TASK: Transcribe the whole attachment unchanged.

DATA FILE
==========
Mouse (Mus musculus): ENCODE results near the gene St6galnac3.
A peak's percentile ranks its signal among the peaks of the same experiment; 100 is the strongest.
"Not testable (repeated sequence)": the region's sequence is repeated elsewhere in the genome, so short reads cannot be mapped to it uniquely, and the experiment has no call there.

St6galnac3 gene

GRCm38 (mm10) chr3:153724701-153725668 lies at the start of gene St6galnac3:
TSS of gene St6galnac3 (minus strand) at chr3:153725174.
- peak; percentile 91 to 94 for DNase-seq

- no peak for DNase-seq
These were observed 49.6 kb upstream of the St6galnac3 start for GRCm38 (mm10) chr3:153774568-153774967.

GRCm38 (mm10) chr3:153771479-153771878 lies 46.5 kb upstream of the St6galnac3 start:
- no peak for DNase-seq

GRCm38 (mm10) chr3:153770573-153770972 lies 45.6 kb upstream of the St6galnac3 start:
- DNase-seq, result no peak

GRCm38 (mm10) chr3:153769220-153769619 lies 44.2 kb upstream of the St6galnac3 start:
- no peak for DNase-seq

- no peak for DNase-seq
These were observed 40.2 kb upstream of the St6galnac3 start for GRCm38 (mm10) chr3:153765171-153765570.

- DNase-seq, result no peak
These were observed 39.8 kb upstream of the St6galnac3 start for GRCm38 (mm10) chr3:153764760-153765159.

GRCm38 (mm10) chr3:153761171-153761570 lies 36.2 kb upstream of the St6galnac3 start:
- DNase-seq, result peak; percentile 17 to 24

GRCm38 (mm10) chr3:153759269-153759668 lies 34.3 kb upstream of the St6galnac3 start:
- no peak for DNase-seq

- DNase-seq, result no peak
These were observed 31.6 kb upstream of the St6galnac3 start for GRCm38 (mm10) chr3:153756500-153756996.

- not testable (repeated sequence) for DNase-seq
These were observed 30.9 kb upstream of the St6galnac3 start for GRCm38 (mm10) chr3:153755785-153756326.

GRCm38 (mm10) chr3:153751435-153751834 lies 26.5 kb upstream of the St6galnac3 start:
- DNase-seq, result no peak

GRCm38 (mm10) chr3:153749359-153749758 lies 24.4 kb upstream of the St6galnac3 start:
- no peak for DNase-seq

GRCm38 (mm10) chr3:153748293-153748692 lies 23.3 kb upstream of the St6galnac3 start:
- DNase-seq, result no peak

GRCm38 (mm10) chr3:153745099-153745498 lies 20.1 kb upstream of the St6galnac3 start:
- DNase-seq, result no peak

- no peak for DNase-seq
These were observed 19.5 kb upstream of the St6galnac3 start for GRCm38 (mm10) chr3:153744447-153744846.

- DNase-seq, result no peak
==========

Mouse (Mus musculus): ENCODE results near the gene St6galnac3.
A peak's percentile ranks its signal among the peaks of the same experiment; 100 is the strongest.
"Not testable (repeated sequence)": the region's sequence is repeated elsewhere in the genome, so short reads cannot be mapped to it uniquely, and the experiment has no call there.

St6galnac3 gene

GRCm38 (mm10) chr3:153724701-153725668 lies at the start of gene St6galnac3:
TSS of gene St6galnac3 (minus strand) at chr3:153725174.
- peak; percentile 91 to 94 for DNase-seq

- no peak for DNase-seq
These were observed 49.6 kb upstream of the St6galnac3 start for GRCm38 (mm10) chr3:153774568-153774967.

GRCm38 (mm10) chr3:153771479-153771878 lies 46.5 kb upstream of the St6galnac3 start:
- no peak for DNase-seq

GRCm38 (mm10) chr3:153770573-153770972 lies 45.6 kb upstream of the St6galnac3 start:
- DNase-seq, result no peak

GRCm38 (mm10) chr3:153769220-153769619 lies 44.2 kb upstream of the St6galnac3 start:
- no peak for DNase-seq

- no peak for DNase-seq
These were observed 40.2 kb upstream of the St6galnac3 start for GRCm38 (mm10) chr3:153765171-153765570.

- DNase-seq, result no peak
These were observed 39.8 kb upstream of the St6galnac3 start for GRCm38 (mm10) chr3:153764760-153765159.

GRCm38 (mm10) chr3:153761171-153761570 lies 36.2 kb upstream of the St6galnac3 start:
- DNase-seq, result peak; percentile 17 to 24

GRCm38 (mm10) chr3:153759269-153759668 lies 34.3 kb upstream of the St6galnac3 start:
- no peak for DNase-seq

- DNase-seq, result no peak
These were observed 31.6 kb upstream of the St6galnac3 start for GRCm38 (mm10) chr3:153756500-153756996.

- not testable (repeated sequence) for DNase-seq
These were observed 30.9 kb upstream of the St6galnac3 start for GRCm38 (mm10) chr3:153755785-153756326.

GRCm38 (mm10) chr3:153751435-153751834 lies 26.5 kb upstream of the St6galnac3 start:
- DNase-seq, result no peak

GRCm38 (mm10) chr3:153749359-153749758 lies 24.4 kb upstream of the St6galnac3 start:
- no peak for DNase-seq

GRCm38 (mm10) chr3:153748293-153748692 lies 23.3 kb upstream of the St6galnac3 start:
- DNase-seq, result no peak

GRCm38 (mm10) chr3:153745099-153745498 lies 20.1 kb upstream of the St6galnac3 start:
- DNase-seq, result no peak

- no peak for DNase-seq
These were observed 19.5 kb upstream of the St6galnac3 start for GRCm38 (mm10) chr3:153744447-153744846.

- DNase-seq, result no peak